Related literature top

For hydrogen-bond motifs, see: Bernstein et al. (1995). For the biological activity of amides, see: Manojkumar et al. (2013a,b); Sreenivasa et al. (2013c). For the importance of amides containing trifluoromethyl substituents as pharmacophores, see: Sreenivasa et al. (2013a) and for amides providing structural rigidity to the molecules, see: Sreenivasa et al. (2013b).

Experimental top

3-Tri-fluoromethyl-4-methoxy benzoic acid (1 mmol) and 1,1-carbonyldiimidazole (1.5 mmol) were dissolved in dichloroethane (5 ml) and heated to 45 oC for 30 min. 4-Aminomethyl pyridine (1.5 mmol) was added and the heating was continued for 4 h. The reaction was monitored by TLC. The organic layer was washed with sodium bicarbonate, dried using sodium sulfate and concentrated to yield the crude compound. This was further purified by column chromatography using petroleum ether / ethyl acetate (7:3) as eluent. Fine colorless crystals were grown by slow evaporation of the solvent system: petroleum ether / ethyl acetate (4:1) at room temperature.

Refinement top

The hydrogen atoms attached to O3 were located in difference maps and refined in a rigid group. The remaining H atoms were positioned with idealized geometry using a riding model with N–H = 0.86 and C—H = 0.93 - 0.97 Å. The isotropic displacement parameters for all H atoms were set to 1.2 times Ueq of the parent atom or 1.5 times that of the parent atom for CH3.

Computing details top

Data collection: APEX2 (Bruker, 2009); cell refinement: APEX2 and SAINT-Plus (Bruker, 2009); data reduction: SAINT-Plus and XPREP (Bruker, 2009); program(s) used to solve structure: SHELXS97 (Sheldrick, 2008); program(s) used to refine structure: SHELXL97 (Sheldrick, 2008); molecular graphics: Mercury (Macrae et al., 2008); software used to prepare material for publication: SHELXL97 (Sheldrick, 2008).

Figures top
[Figure 1] Fig. 1. Molecular structure of the title compound, showing the atom-labeling scheme. Displacement ellipsoids are drawn at the 50% probability level.
[Figure 2] Fig. 2. Linking of molecules in the crystal structure via water molecules, generating a ladder type network. H-atoms not involved in H-bonding are omitted.
[Figure 3] Fig. 3. Linking of molecules into C(6) chains parallel to the b axis through C—H···F interactions.
[Figure 4] Fig. 4. Aromatic ππ stacking interactions observed in the crystal structure.
4-Methoxy-N-(pyridin-4-ylmethyl)-3-(trifluoromethyl)benzamide monohydrate top
Crystal data top
C15H13F3N2O2·H2OF(000) = 340
Mr = 328.29Prism
Triclinic, P1Dx = 1.427 Mg m3
Hall symbol: -P 1Melting point: 485 K
a = 7.2687 (13) ÅMo Kα radiation, λ = 0.71073 Å
b = 7.8758 (14) ÅCell parameters from 1167 reflections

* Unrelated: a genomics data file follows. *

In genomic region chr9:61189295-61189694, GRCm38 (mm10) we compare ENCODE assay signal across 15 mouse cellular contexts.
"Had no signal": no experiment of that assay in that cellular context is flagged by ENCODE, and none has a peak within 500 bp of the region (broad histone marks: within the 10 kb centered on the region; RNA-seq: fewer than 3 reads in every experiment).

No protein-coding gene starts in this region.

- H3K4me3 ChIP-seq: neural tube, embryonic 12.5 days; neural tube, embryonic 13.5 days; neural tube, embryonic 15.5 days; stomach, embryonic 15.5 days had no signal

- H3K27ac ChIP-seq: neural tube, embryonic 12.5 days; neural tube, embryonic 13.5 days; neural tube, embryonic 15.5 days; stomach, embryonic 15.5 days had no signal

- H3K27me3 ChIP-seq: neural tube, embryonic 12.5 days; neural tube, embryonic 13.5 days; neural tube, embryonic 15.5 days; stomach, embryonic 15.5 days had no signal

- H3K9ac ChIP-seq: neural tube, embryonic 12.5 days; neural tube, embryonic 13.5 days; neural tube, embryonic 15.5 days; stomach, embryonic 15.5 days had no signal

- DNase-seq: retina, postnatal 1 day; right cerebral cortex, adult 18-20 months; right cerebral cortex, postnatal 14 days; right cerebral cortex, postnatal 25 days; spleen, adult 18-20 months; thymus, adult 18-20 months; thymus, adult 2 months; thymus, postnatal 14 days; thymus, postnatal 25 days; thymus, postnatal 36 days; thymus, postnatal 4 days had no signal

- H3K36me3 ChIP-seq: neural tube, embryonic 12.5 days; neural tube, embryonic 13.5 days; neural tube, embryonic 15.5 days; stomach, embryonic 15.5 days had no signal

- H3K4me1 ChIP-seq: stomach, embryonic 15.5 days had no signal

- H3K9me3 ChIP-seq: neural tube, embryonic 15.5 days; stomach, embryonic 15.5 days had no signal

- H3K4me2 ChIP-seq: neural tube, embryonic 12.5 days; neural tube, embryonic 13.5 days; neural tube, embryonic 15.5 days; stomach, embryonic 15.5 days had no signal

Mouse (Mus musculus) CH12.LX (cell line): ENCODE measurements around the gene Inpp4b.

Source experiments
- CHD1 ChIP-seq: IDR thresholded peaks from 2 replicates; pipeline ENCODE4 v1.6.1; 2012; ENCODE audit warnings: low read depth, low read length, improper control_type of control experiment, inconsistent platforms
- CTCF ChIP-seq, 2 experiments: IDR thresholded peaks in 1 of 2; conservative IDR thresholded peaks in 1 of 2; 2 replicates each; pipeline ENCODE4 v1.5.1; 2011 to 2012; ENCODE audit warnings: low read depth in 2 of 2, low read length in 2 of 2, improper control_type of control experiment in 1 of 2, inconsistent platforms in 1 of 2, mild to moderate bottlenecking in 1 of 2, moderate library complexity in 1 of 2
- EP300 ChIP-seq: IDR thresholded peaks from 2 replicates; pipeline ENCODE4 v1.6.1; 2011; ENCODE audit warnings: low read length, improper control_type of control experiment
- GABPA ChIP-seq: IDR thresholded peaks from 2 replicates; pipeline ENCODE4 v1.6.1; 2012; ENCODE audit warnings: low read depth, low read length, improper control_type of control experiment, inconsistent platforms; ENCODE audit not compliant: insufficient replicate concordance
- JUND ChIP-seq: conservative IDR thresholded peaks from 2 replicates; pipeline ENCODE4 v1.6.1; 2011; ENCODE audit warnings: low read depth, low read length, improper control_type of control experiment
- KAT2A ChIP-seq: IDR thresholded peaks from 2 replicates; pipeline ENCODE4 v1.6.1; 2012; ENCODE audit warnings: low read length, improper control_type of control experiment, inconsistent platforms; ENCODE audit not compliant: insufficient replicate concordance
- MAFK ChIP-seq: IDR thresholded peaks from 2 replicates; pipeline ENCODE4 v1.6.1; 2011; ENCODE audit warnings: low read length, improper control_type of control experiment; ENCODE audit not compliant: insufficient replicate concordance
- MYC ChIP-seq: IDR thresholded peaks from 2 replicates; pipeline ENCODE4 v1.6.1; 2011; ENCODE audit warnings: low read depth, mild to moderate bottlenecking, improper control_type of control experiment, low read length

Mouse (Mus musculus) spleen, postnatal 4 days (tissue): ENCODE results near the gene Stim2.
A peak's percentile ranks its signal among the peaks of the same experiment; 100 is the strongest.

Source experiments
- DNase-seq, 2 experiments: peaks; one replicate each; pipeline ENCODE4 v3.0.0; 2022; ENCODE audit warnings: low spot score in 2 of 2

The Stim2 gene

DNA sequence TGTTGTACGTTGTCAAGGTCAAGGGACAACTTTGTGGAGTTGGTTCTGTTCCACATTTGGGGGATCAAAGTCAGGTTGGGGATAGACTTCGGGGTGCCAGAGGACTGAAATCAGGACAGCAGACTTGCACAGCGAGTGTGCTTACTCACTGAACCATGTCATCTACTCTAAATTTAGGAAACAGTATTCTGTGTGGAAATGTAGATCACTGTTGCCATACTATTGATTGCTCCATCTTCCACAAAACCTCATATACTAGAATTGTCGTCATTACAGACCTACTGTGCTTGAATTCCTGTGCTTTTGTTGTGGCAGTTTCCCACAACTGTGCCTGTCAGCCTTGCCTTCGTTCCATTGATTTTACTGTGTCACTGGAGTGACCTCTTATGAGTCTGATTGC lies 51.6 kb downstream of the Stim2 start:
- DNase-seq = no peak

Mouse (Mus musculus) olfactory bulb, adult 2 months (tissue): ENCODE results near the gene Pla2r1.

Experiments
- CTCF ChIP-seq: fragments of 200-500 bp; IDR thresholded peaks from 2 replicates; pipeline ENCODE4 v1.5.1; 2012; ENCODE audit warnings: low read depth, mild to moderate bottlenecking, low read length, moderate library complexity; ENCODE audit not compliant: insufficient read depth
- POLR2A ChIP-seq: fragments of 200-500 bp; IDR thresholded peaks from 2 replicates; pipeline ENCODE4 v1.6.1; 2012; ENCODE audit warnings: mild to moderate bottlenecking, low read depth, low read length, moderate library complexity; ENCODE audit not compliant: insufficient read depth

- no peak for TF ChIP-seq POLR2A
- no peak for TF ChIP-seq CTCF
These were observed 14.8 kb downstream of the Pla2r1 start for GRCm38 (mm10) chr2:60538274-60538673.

c = 14.177 (3) Åθ = 1.5–25.0°
α = 104.071 (10)°µ = 0.12 mm1
β = 99.672 (10)°T = 296 K
γ = 97.21 (1)°Prism, colourless
V = 764.2 (2) Å30.34 × 0.28 × 0.22 mm
Z = 2
Data collection top
Bruker APEXII CCD
diffractometer
11967 independent reflections
Radiation source: fine-focus sealed tube9619 reflections with I > 2σ(I)
Graphite monochromatorRint = 0.000
ϕ and ω scansθmax = 25.0°, θmin = 1.5°
Absorption correction: ψ scan
(SADABS; Bruker, 2009)
h = 88
Tmin = 0.959, Tmax = 0.973k = 99
11967 measured reflectionsl = 1616
Refinement top
Refinement on F2Primary atom site location: structure-invariant direct methods
Least-squares matrix: fullSecondary atom site location: difference Fourier map
R[F2 > 2σ(F2)] = 0.048Hydrogen site location: inferred from neighbouring sites
wR(F2) = 0.135H-atom parameters constrained
S = 1.06 w = 1/[σ2(Fo2) + (0.0568P)2 + 0.2647P]
where P = (Fo2 + 2Fc2)/3
11967 reflections(Δ/σ)max = 0.001
212 parametersΔρmax = 0.36 e Å3
0 restraintsΔρmin = 0.34 e Å3
Crystal data top
C15H13F3N2O2·H2Oγ = 97.21 (1)°
Mr = 328.29V = 764.2 (2) Å3
Triclinic, P1Z = 2
a = 7.2687 (13) ÅMo Kα radiation
b = 7.8758 (14) ŵ = 0.12 mm1
c = 14.177 (3) ÅT = 296 K
α = 104.071 (10)°0.34 × 0.28 × 0.22 mm
β = 99.672 (10)°
Data collection top
Bruker APEXII CCD
diffractometer
11967 independent reflections
Absorption correction: ψ scan
(SADABS; Bruker, 2009)
9619 reflections with I > 2σ(I)
Tmin = 0.959, Tmax = 0.973Rint = 0.000
11967 measured reflections
Refinement top
R[F2 > 2σ(F2)] = 0.0480 restraints
wR(F2) = 0.135H-atom parameters constrained
S = 1.06Δρmax = 0.36 e Å3
11967 reflectionsΔρmin = 0.34 e Å3
212 parameters
Special details top

Geometry. All s.u.'s (except the s.u. in the dihedral angle between two l.s. planes) are estimated using the full covariance matrix. The cell s.u.'s are taken into account individually in the estimation of s.u.'s in distances, angles and torsion angles; correlations between s.u.'s in cell parameters are only used when they are defined by crystal symmetry. An approximate (isotropic) treatment of cell s.u.'s is used for estimating s.u.'s involving l.s. planes.

Refinement. Refinement of F2 against ALL reflections. The weighted R-factor wR and goodness of fit S are based on F2, conventional R-factors R are based on F, with F set to zero for negative F2. The threshold expression of F2 > 2σ(F2) is used only for calculating R-factors(gt) etc. and is not relevant to the choice of reflections for refinement. R-factors based on F2 are statistically about twice as large as those based on F, and R- factors based on ALL data will be even larger.

Fractional atomic coordinates and isotropic or equivalent isotropic displacement parameters (Å2) top
xyzUiso*/Ueq
C40.20712 (13)0.16715 (12)0.35758 (7)0.0408 (2)
C10.26262 (13)0.00741 (12)0.56032 (7)0.0417 (3)
C60.24913 (15)0.10202 (13)0.48940 (8)0.0468 (3)
H60.25890.22490.50920.056*
C50.22150 (14)0.01550 (13)0.39008 (8)0.0468 (3)
H50.21230.08120.34370.056*
C70.2577 (2)0.28518 (15)0.60207 (9)0.0678 (4)
C30.22117 (14)0.26116 (13)0.42910 (8)0.0471 (3)
H30.21200.38400.40900.057*
C110.32767 (14)0.24851 (13)0.04242 (7)0.0430 (3)
C120.49099 (15)0.13759 (13)0.09862 (7)0.0471 (3)
H120.49280.07020.16260.057*
C90.18106 (15)0.26938 (14)0.25155 (8)0.0488 (3)
C20.24823 (14)0.17729 (13)0.52871 (8)0.0452 (3)
C100.14376 (16)0.26534 (16)0.07791 (8)0.0605 (3)
H10A0.05390.21480.03900.073*